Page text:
Macedonia courts student fury with exam law

Students and university professors have announced more protests after parliament went ahead with adoption of a controversial plan to introduce compulsory external, state-supervised exams for graduates.

Students and professors have announced more protests, boycotts of classes and occupations of public places and teaching facilities after Macedonia’s parliament on Wednesday adopted a controversial Law introducing mandatory externally supervised exams for graduates.

As the law was adopted in the evening, protesters outside parliament lit candles and erected a cross, symbolically “burying” higher education.

“Parliament has been deaf and refused to hear our demands for a brand new law that will thoroughly resolve the open issues over higher education” said Ivan Nikolovski, an activist from the protest movement, Students’ Plenum.

Protesters carried banners directed at parliamentarians, reading “Which part of ‘No’ don’t you understand?” and “Why so defiant?”.

Students and professors now put their last hope in President Gjorge Ivanov using his power to veto the law. He has not stated whether he will do so or not.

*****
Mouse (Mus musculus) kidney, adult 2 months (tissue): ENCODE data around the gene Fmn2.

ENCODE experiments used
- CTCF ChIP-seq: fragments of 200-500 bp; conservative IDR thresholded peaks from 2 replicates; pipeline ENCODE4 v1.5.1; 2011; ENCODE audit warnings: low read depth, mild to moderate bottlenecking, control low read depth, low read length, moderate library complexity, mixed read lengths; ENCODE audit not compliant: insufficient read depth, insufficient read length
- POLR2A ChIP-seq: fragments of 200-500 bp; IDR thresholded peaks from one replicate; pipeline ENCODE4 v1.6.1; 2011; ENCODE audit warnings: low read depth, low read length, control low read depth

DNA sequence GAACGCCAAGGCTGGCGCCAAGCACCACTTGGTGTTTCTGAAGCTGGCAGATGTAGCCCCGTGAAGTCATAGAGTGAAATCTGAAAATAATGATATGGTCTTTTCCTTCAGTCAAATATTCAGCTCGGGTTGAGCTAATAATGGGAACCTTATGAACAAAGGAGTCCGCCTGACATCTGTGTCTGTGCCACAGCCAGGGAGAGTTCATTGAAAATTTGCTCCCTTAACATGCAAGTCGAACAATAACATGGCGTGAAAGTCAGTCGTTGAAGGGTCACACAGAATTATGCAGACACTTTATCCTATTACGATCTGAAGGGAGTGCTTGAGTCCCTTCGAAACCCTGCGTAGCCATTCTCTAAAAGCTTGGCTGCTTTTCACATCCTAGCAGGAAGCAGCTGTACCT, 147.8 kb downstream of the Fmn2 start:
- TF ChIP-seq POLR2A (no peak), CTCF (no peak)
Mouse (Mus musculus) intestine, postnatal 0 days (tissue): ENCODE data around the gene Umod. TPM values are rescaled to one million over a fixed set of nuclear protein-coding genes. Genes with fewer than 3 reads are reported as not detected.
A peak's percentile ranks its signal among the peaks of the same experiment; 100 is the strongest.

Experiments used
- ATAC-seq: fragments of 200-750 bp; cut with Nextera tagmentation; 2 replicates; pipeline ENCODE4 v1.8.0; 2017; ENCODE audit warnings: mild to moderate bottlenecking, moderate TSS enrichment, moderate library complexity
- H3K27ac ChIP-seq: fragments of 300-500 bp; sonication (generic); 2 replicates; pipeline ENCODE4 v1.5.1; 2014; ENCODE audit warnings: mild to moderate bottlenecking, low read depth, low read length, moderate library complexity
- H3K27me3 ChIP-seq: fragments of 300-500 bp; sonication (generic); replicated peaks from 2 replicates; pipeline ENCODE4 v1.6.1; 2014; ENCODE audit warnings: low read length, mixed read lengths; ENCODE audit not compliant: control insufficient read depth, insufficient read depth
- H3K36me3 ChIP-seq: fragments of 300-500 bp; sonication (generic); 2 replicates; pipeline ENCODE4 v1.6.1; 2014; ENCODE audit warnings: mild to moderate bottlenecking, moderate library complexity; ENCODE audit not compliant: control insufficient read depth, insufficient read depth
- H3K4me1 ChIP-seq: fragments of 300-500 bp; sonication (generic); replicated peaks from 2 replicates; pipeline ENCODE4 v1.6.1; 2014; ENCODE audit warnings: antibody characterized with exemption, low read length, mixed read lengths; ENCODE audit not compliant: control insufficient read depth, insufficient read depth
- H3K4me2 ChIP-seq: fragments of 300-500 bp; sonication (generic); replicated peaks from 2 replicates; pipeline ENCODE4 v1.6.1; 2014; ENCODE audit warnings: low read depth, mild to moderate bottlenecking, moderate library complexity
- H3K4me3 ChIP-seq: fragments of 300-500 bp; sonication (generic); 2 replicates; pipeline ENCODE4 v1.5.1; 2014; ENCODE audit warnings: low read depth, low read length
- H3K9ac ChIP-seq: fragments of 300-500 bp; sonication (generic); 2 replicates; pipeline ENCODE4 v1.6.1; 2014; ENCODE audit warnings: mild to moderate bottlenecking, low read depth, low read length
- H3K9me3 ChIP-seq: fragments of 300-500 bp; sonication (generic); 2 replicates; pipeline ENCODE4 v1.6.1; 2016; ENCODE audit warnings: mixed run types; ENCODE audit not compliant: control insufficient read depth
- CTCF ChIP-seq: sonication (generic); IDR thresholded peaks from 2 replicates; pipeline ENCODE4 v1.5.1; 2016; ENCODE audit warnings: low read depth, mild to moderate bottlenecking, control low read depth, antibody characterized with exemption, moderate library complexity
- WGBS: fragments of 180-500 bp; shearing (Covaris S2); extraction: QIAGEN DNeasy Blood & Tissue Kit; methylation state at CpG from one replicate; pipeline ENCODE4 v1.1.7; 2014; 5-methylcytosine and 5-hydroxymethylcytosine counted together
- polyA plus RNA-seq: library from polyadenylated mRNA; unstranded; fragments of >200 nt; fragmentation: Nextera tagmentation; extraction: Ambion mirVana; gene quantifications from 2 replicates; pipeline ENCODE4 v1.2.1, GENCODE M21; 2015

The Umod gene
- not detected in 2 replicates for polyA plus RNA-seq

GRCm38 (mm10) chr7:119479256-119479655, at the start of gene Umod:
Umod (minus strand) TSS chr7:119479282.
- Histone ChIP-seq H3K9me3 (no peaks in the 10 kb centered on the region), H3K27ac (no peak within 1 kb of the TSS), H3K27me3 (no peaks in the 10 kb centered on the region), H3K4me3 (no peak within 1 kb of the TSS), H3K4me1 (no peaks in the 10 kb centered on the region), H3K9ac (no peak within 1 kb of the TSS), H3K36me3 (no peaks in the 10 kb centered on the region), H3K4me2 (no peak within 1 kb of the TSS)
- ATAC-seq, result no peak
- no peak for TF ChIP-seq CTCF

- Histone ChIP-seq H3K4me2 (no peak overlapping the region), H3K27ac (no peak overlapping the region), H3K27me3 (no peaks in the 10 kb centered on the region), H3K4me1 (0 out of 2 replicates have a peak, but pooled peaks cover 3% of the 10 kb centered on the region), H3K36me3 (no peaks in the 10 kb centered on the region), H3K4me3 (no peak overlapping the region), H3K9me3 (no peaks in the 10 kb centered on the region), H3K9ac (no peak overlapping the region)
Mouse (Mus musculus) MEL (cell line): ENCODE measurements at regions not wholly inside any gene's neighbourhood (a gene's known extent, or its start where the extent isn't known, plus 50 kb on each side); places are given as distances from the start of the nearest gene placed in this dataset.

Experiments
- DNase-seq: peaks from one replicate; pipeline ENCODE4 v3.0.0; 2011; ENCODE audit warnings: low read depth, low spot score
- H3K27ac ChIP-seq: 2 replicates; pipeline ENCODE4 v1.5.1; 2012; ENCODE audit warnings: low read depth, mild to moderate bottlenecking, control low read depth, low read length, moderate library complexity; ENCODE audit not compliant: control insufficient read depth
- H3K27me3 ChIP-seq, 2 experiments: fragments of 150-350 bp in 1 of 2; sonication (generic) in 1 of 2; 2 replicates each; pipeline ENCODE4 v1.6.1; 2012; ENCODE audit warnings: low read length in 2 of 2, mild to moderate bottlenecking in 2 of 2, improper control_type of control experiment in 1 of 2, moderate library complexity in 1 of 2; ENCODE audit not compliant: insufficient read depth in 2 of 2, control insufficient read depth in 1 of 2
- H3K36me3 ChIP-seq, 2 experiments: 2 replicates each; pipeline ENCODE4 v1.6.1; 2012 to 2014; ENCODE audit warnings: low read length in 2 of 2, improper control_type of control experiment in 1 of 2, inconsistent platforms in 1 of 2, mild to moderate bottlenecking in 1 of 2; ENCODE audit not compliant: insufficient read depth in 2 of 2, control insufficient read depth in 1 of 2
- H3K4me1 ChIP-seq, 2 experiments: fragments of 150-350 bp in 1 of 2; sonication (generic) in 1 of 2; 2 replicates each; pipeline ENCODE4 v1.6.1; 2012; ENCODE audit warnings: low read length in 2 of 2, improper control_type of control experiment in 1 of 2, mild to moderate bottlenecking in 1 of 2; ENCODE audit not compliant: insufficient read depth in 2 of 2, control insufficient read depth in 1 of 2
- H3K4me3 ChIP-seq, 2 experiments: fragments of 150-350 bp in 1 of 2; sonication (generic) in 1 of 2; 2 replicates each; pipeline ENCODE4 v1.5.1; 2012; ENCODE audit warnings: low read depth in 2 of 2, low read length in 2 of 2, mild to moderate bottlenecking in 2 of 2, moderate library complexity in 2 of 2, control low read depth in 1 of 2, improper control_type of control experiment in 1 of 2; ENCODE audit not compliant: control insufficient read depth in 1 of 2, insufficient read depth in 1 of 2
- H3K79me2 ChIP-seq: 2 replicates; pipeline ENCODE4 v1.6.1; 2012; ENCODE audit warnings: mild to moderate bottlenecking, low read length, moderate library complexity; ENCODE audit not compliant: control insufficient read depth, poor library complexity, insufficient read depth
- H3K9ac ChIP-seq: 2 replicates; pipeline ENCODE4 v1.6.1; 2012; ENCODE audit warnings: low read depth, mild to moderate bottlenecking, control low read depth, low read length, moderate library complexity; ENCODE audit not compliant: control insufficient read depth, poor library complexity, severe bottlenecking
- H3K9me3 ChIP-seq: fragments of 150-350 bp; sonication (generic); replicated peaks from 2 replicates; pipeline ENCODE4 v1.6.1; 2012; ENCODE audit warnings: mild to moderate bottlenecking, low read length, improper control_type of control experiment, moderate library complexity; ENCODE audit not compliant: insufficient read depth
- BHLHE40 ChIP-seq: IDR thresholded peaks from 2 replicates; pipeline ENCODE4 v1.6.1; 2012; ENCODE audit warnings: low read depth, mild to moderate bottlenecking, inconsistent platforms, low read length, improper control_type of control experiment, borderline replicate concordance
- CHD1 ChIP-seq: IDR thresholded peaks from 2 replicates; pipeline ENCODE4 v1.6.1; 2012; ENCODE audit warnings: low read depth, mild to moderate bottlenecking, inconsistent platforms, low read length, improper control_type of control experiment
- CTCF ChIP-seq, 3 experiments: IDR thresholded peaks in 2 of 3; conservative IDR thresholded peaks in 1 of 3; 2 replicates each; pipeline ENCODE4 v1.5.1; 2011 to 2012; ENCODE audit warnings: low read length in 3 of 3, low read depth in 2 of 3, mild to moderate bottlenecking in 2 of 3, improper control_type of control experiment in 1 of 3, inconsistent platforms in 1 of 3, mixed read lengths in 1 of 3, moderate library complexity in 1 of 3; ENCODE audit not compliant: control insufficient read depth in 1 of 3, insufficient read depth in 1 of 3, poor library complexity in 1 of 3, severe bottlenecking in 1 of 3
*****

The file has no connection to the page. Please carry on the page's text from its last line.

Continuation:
Protesting professors previously wrote to Ivanov urging him to use his veto powers “in defence of the constitution”.

The Law on Higher Education has been advertized as a reform that will improve the quality of higher education.

Sixty-seven of the 123 MPs in parliament voted for the Law while nine voted against in a session to which most opposition MPS did not show up.

Opposition parties have been boycotting parliament since April 2014, accusing the government parties of winning the last election through of electoral fraud.

In December, over 12,000 students protested against the plan, which they argue will undermine university autonomy.

Alongside the activists of the Students Plenum, many university professors also joined the cause and organized what was soon dubbed the “Professors Plenum”.

However, the government of Nikola Gruevski – in power since 2006 – has refused to back down, blaming the protests on the opposition Social Democrats, SDSM.


This article was originally published on, a publication of the Balkan Investigative Reporting Network (BIRN). Home page photo from a video by UKRAINE TODAY/Youtube.


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